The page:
Spectator on facebook

Spectator on facebook

Court rules Bratislava should have allowed human rights protests

Bratislava’s Old Town council broke the law when it forbade NGOs from organising a demonstration in front of the Presidential Palace during Chinese President Hu Jintao's visit in June, the Bratislava Regional Court decided on July 14, the TASR newswire reported.

Bratislava’s Old Town council broke the law when it forbade NGOs from organising a demonstration in front of the Presidential Palace during Chinese President Hu Jintao's visit in June, the Bratislava Regional Court decided on July 14, the TASR newswire reported.

The local authorities will now have to pay the court costs incurred by Ondrej Dostál from the Conservative Institute - one of the NGOs that held a protest during the visit, wrote TASR.

Dostal submitted an announcement to Bratislava Old Town that his organisation was planning a demonstration on Hodža Square on June 18-19 in order to support human rights in China. The council turned down the application, however, claming that the President's Office had already reserved the area in May.

According to Dostál, the President's Office didn't announce any gathering in accordance with the law. It only stated that it was intending to use Hodža Square during the visit.

Marek Jánošík, a lawyer who defended the local authorities at the court, still contends that Bratislava Old Town acted in accordance with the law. He conceded that the information provided by the Presidential Office didn't take the form of an announcement but the council concluded that the two events could collide and so decided not to allow protests on the same spot. TASR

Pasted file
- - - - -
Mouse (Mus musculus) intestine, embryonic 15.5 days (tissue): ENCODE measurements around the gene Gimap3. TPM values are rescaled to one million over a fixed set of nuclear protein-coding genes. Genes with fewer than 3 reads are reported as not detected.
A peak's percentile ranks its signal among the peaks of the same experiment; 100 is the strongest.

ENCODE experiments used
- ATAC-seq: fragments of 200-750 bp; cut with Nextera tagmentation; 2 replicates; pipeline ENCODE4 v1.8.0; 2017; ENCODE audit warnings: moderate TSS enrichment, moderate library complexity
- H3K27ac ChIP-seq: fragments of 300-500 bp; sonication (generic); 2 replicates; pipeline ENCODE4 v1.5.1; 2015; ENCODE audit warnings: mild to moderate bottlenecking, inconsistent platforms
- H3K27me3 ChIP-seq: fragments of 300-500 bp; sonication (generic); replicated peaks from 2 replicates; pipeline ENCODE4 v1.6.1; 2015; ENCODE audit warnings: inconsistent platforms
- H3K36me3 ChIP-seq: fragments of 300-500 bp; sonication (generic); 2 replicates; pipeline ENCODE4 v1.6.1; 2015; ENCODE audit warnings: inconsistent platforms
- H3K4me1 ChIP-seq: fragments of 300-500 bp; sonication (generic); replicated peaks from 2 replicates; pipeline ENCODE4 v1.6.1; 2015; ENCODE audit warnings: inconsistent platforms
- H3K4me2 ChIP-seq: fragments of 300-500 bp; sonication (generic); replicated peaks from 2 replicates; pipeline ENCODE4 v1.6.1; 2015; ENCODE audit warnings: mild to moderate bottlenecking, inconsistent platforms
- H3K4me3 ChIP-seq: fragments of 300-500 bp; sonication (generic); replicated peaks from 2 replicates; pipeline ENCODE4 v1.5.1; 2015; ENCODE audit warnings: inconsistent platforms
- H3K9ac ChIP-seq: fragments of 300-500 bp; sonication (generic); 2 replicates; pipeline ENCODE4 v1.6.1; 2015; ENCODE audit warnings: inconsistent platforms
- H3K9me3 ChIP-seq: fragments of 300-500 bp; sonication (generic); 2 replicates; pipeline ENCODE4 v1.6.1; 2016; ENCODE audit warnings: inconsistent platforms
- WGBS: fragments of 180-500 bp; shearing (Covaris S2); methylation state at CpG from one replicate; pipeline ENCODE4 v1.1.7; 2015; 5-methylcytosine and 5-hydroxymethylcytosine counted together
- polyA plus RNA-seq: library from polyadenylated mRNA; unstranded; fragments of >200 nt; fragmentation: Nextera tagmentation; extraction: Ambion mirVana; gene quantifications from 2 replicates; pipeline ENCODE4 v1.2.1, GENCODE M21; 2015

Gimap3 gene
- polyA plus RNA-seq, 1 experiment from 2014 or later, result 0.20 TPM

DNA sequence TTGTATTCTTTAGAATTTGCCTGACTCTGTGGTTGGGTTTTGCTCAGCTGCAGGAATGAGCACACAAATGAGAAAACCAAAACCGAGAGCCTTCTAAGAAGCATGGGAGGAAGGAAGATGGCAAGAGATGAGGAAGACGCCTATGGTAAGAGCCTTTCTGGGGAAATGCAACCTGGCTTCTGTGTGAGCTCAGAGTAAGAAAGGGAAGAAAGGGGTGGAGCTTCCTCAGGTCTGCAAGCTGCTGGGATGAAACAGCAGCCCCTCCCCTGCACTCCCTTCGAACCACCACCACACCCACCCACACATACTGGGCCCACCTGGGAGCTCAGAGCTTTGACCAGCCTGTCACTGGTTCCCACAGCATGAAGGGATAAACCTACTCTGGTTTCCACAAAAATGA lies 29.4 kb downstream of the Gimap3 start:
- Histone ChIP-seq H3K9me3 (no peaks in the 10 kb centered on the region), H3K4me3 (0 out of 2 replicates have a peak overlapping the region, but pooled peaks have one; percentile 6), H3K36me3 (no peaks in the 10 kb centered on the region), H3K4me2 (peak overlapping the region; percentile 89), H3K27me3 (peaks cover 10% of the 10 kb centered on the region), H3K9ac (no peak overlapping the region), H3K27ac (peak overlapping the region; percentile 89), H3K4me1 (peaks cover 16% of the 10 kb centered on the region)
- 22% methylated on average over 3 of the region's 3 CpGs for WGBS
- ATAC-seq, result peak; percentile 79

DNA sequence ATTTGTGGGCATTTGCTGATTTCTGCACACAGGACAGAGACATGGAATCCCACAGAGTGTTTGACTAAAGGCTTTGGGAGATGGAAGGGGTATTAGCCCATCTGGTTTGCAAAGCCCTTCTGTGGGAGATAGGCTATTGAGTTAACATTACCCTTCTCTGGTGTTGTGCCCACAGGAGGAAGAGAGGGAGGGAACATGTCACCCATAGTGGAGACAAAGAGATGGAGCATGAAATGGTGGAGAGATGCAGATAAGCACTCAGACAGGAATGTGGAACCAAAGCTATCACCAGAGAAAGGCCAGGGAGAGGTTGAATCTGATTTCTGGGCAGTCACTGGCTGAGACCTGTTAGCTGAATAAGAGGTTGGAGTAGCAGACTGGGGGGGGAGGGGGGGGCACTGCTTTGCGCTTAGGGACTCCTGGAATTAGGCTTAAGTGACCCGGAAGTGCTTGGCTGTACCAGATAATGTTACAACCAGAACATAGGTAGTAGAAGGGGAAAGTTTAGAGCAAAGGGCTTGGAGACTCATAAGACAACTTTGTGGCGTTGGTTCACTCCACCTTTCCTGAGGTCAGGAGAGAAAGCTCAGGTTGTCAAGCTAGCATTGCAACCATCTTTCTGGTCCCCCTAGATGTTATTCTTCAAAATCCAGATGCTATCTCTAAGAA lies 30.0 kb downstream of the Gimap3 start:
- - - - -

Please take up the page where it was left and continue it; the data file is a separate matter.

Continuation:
Compiled by Zuzana Vilikovská from press reports
The Slovak Spectator cannot vouch for the accuracy of the information presented in its Flash News postings.

The processing of personal data is subject to our Privacy Policy and the Cookie Policy. Before submitting your e-mail address, please make sure to acquaint yourself with these documents.

Top stories

How rock music helped bring down the totalitarian regime Video

A new film shows that Rock & Roll, forbidden in the Soviet Union, helped to end the Cold War.

Illustrative Stock Photo

Movies under an open sky feel differently than in an air-conditioned cinema Photo

The popularity of outdoor cinemas is increasing in Bratislava

Bažant Kinematograf on the Magio Pláž beach

Peter Sagan announces split with his wife Katarína

The Slovak cycling star who has a young son said “It will be much better this way”.

Peter Sagan marries Katarína, November 2015.

Top 3 news from Last Week in Slovakia Video

Slovakia to buy 14 American fighter jets.

This archive picture from 2014 shows an older model of the F-16 fighter jets.